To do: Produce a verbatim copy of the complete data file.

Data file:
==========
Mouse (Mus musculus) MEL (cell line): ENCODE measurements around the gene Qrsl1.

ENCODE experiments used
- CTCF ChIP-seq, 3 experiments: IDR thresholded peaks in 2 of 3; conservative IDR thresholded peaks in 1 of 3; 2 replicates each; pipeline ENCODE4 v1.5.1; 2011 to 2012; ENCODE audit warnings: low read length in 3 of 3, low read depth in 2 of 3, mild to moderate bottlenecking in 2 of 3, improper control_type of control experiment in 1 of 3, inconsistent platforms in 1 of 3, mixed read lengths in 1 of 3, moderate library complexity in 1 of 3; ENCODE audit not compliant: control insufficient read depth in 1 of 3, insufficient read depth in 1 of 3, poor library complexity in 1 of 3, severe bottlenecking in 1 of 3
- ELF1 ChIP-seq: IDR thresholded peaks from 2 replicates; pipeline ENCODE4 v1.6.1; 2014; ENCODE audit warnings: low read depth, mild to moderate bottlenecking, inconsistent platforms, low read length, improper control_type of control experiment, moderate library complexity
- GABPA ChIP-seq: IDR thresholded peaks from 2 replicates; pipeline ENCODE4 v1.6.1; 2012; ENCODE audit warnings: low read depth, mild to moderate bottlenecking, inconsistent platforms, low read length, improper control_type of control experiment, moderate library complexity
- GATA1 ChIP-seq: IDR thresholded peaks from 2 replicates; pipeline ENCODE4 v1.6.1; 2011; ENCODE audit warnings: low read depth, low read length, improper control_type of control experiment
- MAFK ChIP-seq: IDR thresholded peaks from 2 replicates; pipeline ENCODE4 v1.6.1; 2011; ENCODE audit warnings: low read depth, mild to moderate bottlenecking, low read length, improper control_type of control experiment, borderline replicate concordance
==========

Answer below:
Mouse (Mus musculus) MEL (cell line): ENCODE measurements around the gene Qrsl1.

ENCODE experiments used
- CTCF ChIP-seq, 3 experiments: IDR thresholded peaks in 2 of 3; conservative IDR thresholded peaks in 1 of 3; 2 replicates each; pipeline ENCODE4 v1.5.1; 2011 to 2012; ENCODE audit warnings: low read length in 3 of 3, low read depth in 2 of 3, mild to moderate bottlenecking in 2 of 3, improper control_type of control experiment in 1 of 3, inconsistent platforms in 1 of 3, mixed read lengths in 1 of 3, moderate library complexity in 1 of 3; ENCODE audit not compliant: control insufficient read depth in 1 of 3, insufficient read depth in 1 of 3, poor library complexity in 1 of 3, severe bottlenecking in 1 of 3
- ELF1 ChIP-seq: IDR thresholded peaks from 2 replicates; pipeline ENCODE4 v1.6.1; 2014; ENCODE audit warnings: low read depth, mild to moderate bottlenecking, inconsistent platforms, low read length, improper control_type of control experiment, moderate library complexity
- GABPA ChIP-seq: IDR thresholded peaks from 2 replicates; pipeline ENCODE4 v1.6.1; 2012; ENCODE audit warnings: low read depth, mild to moderate bottlenecking, inconsistent platforms, low read length, improper control_type of control experiment, moderate library complexity
- GATA1 ChIP-seq: IDR thresholded peaks from 2 replicates; pipeline ENCODE4 v1.6.1; 2011; ENCODE audit warnings: low read depth, low read length, improper control_type of control experiment
- MAFK ChIP-seq: IDR thresholded peaks from 2 replicates; pipeline ENCODE4 v1.6.1; 2011; ENCODE audit warnings: low read depth, mild to moderate bottlenecking, low read length, improper control_type of control experiment, borderline replicate concordance